Traveling over the country as I do, I recall an experience I had not too long ago when I went into a certain hotel. A group of men sat down around a table. They were businessmen. The first individual made a statement. What did he do first? He took the name of the Lord in vain. The individual there who answered his question and gave him the information he wanted, what did he do? He took the name of the Lord in vain, too. But in the Church of Jesus Christ, brethren and sisters, we never use the name of the Lord unless we are going to talk to Him, and in the name of His Son, Jesus Christ. That is the only time we use those two names. — Elder Joseph L. Wirthlin, “The Kingdom of God is Righteousness,” BYU Speeches of the Year, 1960, p. 6
I thank the Lord for the Sabbath day. [The Lord’s instruction regarding it] comes from the Ten Commandments, but it is reaffirmed in strong and moving language in the modern revelation of this Church. No one has to shop on Sunday. You don’t have to buy butter on Sunday. You don’t have to buy milk on Sunday. You don’t have to buy clothes on Sunday. You don’t have to buy furniture on Sunday. No, of course not! Thank the Lord for the Sabbath day reaffirmed in this dispensation as the day of the Lord, sacred unto Him as it should be sacred unto us. — President Gordon B. Hinckley fireside, Liverpool, England, August 31, 1995; Ensign, April 1996, p. 73
Man must unlearn his changing liberal attitude toward sex that minimizes the sacredness of sex behavior and opens the way for licentious living. I proclaim with all the power of my being that God’s seventh commandment to the children of Israel through Moses, “Thou shalt not commit adultery,” is a law as binding upon man today as then. Adultery is one of the most abominable sins in the sight of the Lord (Alma 39:5), and forbidden by our God. (See D&C 42:24, Exod. 20:14.) Those who willfully violate this law must pay God’s penalty, which is denial to the celestial kingdom. (1 Cor. 6:9-10.) — Elder Delbert L. Stapley, Conference Report, April 1967, p.33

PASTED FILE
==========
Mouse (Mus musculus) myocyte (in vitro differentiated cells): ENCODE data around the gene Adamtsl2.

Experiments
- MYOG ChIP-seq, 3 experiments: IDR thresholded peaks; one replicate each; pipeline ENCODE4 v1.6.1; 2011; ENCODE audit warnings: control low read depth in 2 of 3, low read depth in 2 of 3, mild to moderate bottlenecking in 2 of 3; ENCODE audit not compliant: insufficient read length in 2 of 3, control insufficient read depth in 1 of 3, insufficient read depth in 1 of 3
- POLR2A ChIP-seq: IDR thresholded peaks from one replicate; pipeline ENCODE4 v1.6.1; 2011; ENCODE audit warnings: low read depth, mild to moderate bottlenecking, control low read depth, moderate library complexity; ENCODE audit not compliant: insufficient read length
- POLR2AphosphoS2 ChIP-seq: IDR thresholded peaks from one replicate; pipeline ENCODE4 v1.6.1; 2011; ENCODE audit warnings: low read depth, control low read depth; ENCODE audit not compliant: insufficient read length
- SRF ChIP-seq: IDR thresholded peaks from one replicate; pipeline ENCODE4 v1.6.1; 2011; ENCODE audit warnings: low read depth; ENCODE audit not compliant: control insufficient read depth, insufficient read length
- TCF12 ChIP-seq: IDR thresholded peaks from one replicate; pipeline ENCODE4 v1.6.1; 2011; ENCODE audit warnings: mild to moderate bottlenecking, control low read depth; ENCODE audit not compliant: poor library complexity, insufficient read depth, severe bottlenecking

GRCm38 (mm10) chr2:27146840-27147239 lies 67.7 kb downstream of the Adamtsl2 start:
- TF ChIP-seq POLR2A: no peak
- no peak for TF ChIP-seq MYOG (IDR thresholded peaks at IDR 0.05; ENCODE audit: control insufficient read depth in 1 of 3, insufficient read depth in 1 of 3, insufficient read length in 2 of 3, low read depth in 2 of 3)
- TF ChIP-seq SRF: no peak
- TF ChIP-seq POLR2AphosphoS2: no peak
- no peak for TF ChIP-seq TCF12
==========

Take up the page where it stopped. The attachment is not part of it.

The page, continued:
“Thou shalt not commit adultery,” the Lord commanded from Sinai (Exodus 20:14) and repeated in modern revelation (D&C 42:24; see also D&C 59:6). “Flee fornication,” the New Testament commands (1 Corinthians 6:18; see also Galatians 5:19; 1 Thessalonians 4:3). Always the prophets of God have condemned whoredoms. Yet these eternal commands have frequently been ignored, opposed, or mocked by powerful traditions in many lands. This is especially visible today, when the movies, magazines, and Internet communications of one nation are instantly shared with many others. Sexual relations out of wedlock are tolerated or advocated by many. So is the rapidly expanding culture of pornography. All who have belonged to these cultures of sin must repent and change if they are to become the people of God, for He has warned that “no unclean thing can enter into his kingdom” (3 Nephi 27:19). — Elder Dallin H. Oaks, Ensign, November 2003, p. 38